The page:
The lights are on
Nintendo recently published a large Q and A posting on its website where stockholders were able to direct questions at the company's president Saturo Iwata and Shigeru Miyamoto. The questionnaire discusses everything from the Virtual Boy, to the food served in Nintendo's cafeteria, and the state of the Wii Vitality Sensor.
In response to Nintendo's somewhat limited E3 presence, Nintendo promised more unannounced games, and spoke of the unexpected development manpower necessary for current-gen game creation:
At the start of the E3 show this year, we announced our Wii U software lineup until 2014 mainly through Nintendo Direct, rather than holding a large-scale presentation as we did in previous years. However, we did not announce all of the games to be released during this period.
When it comes to the scale of software development, Wii U with HD graphics requires about twice the human resources than before. Please allow me to explain that we may have underestimated the scale of this change and as a result, the overall software development took more time than originally anticipated just as we tried to polish the software at the completion phase of development. However, we are almost out of this phase, and we are also trying to create something unique utilizing an easier development approach called “Nintendo Web Framework.”
Miyamoto also addressed criticisms of Nintendo never creating anything new:
It is sometimes said that Nintendo has recently had no new franchises. At E3 this year, some said that Nintendo is always showing the same series of games, but this is because we mainly featured the characters from our franchises in our exhibition booth. There were six featured areas of our franchises in our booth, including Zelda, Mario and Donkey Kong, and the visitors were able to take commemorative photos with these characters. Considering that visitors will not enjoy less well-known franchises in such areas, we did it in this way, which resulted in such a criticism, I think.
One of Nintendo's investors asked about the possibility of Virtual Boy games appearing in the 3DS Virtual Console. Iwata didn't offer anything concrete, but he did offer some hope for people interested in playing Virtual Boy games on their 3DS:
I cannot talk about any unannounced products on occasions like this, but Virtual Boy is a game console Nintendo launched in the past that allows players to experience a 3D world in black and red only by just looking into it. It was not a commercial success, but some say that it was an attractive and extremely unique product by the standards at that time. I believe your comment is that we should take advantage of our software assets from Virtual Boy and I would like to take note of that advice for the future.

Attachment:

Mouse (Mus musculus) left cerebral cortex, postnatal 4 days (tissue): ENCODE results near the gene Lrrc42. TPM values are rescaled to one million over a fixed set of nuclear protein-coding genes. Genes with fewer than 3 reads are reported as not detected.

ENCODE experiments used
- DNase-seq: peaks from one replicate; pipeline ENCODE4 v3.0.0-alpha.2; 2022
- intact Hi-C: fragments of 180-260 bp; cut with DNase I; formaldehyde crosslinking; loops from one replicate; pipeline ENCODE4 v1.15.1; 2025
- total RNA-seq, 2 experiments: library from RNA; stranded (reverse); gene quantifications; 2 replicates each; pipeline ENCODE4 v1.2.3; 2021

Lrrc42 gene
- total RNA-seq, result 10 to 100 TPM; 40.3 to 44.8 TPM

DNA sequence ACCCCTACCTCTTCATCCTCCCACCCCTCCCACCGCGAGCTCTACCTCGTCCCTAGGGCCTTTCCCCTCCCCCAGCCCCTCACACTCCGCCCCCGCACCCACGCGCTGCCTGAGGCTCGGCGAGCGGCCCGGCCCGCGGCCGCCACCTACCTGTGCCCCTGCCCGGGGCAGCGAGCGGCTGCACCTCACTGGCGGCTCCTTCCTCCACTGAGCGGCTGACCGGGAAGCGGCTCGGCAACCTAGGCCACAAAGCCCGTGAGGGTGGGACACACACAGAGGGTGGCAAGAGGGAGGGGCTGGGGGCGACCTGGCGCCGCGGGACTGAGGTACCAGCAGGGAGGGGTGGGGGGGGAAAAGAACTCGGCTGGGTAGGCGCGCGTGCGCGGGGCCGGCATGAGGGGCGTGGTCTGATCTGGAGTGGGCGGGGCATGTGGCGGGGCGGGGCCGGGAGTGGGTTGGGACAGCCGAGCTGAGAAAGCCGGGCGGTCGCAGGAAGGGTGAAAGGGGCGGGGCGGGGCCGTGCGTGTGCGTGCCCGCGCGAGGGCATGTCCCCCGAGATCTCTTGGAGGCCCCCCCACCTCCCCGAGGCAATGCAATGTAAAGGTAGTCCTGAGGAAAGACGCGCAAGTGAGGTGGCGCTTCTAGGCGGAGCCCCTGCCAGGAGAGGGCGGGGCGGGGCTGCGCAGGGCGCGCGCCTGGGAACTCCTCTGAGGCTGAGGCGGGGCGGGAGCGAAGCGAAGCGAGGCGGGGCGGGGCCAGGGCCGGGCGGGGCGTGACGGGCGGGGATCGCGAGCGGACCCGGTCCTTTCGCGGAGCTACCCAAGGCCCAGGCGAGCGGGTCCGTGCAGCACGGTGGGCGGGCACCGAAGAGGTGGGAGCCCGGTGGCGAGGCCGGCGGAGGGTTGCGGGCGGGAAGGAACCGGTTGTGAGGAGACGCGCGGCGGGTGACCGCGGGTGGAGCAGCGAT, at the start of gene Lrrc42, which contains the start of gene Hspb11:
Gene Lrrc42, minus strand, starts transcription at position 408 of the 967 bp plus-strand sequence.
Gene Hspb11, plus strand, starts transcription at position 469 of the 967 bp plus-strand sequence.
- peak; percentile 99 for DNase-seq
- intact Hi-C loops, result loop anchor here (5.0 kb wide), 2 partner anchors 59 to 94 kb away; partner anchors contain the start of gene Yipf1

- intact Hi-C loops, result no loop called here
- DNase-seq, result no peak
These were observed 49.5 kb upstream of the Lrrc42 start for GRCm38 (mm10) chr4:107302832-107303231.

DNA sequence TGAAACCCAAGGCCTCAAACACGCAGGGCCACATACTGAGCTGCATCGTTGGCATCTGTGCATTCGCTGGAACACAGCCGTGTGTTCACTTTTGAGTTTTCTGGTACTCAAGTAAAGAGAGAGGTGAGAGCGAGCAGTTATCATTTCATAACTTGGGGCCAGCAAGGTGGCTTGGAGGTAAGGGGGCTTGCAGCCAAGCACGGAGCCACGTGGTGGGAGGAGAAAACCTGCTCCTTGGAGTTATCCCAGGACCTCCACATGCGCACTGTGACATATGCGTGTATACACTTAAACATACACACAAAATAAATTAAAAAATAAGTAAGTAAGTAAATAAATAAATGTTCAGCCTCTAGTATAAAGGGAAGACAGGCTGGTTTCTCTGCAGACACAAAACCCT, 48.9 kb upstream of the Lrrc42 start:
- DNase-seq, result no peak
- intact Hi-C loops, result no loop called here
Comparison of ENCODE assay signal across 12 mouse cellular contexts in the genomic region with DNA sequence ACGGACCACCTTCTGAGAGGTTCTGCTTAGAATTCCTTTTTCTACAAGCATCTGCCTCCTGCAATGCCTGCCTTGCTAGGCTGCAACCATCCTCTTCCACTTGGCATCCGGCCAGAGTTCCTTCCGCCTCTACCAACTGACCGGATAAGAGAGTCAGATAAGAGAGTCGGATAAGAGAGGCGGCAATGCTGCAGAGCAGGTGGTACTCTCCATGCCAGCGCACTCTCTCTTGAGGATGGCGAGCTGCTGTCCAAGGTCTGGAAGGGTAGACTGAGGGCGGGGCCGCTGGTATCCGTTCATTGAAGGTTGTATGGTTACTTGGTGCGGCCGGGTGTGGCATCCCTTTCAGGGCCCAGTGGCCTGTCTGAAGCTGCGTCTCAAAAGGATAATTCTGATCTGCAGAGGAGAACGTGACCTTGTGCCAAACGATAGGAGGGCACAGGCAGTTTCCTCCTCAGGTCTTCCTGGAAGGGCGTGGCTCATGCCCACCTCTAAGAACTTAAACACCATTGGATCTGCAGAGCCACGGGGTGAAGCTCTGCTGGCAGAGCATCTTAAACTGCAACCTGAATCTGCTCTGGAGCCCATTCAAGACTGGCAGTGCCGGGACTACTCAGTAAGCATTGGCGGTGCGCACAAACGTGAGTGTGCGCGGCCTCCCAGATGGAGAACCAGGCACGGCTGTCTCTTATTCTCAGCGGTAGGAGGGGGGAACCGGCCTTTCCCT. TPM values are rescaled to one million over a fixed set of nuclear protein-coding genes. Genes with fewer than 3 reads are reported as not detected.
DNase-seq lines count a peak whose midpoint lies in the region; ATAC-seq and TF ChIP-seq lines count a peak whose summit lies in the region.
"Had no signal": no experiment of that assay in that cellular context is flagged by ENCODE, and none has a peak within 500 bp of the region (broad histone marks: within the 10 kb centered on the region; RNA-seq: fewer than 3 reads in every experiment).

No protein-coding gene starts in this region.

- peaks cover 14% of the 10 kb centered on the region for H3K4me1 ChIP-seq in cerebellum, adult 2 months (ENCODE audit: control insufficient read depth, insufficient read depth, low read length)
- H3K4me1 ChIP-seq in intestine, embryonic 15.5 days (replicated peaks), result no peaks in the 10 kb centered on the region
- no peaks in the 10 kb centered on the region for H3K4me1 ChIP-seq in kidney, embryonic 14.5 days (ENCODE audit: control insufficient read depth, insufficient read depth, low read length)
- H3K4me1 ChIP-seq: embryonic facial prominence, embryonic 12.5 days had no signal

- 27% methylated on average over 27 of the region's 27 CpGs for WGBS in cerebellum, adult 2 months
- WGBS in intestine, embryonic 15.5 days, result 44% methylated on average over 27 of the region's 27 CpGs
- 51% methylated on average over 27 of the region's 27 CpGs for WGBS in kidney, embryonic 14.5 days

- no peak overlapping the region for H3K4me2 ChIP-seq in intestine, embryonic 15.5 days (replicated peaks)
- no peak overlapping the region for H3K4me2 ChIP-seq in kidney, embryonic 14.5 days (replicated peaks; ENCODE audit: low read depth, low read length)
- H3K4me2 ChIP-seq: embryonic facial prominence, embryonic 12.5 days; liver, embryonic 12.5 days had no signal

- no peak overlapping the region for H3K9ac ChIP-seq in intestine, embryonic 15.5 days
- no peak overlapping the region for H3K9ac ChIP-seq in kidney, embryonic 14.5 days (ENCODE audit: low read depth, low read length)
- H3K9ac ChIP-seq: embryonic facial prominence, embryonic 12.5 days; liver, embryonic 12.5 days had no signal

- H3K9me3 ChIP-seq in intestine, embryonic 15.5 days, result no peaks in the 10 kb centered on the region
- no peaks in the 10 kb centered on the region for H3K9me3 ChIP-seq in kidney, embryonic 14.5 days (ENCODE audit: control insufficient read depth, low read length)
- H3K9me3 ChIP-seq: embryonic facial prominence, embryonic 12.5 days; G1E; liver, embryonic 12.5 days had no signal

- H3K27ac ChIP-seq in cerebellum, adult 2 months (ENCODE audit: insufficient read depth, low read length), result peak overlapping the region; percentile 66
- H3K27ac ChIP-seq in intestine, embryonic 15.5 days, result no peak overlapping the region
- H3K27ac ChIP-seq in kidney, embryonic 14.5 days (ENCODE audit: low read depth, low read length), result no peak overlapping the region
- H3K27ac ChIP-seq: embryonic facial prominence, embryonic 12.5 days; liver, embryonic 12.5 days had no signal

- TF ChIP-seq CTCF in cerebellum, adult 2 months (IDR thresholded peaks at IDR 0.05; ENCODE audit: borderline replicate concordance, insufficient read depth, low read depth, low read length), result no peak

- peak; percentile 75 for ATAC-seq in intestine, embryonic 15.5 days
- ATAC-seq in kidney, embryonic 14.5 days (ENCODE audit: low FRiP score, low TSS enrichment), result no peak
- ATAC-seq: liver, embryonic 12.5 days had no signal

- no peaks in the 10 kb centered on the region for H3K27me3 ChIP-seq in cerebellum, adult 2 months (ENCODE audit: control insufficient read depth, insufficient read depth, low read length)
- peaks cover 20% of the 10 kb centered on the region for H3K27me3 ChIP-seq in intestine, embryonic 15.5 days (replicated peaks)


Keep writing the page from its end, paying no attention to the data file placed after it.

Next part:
Nintendo addressed the disappearance of the Wii's Vitality Sensor. You may assume the device has disappeared into obscurity due to lack of consumer interest, but it actually has to do with the device only working for approximately 90% of users. Iwata does not feel comfortably releasing a product that does not work universally, so the devices future is in question:
After a large-scale test of a prototype inside the company, we found out that for some people the sensor did not work as expected. We wondered if we should commercialize a product which works as expected for 90 people out of 100, but not so for the other 10 people. Though I am sorry that we did not give any specific updates after this product’s initial announcement, I would say that knowing that a product has a problem we should not launch it for the sole reason that we have already announced it.
In any case, its launch has been pending because we decided that the Wii Vitality Sensor’s current result is insufficient as a commercial product.
One investor asked about rumors of Nintendo's cafeteria being sub-par:
As for our company cafeteria, we regularly hear the same opinion when we gather feedback from employees. However, opinions vary considerably by individual and not all the employees agree with this. Still I examine such an opinion as an issue of the company because we receive such feedback constantly. Thank you.
Iwata also addressed why Nintendo has not laid off any employees, despite mediocre sales numbers:
If we reduce the number of employees for better short-term financial results, however, employee morale will decrease, and I sincerely doubt employees who fear that they may be laid off will be able to develop software titles that could impress people around the world.
The quotes featured here do not address all of the questions asked by investors. You can check out the full questionnaire by heading here.
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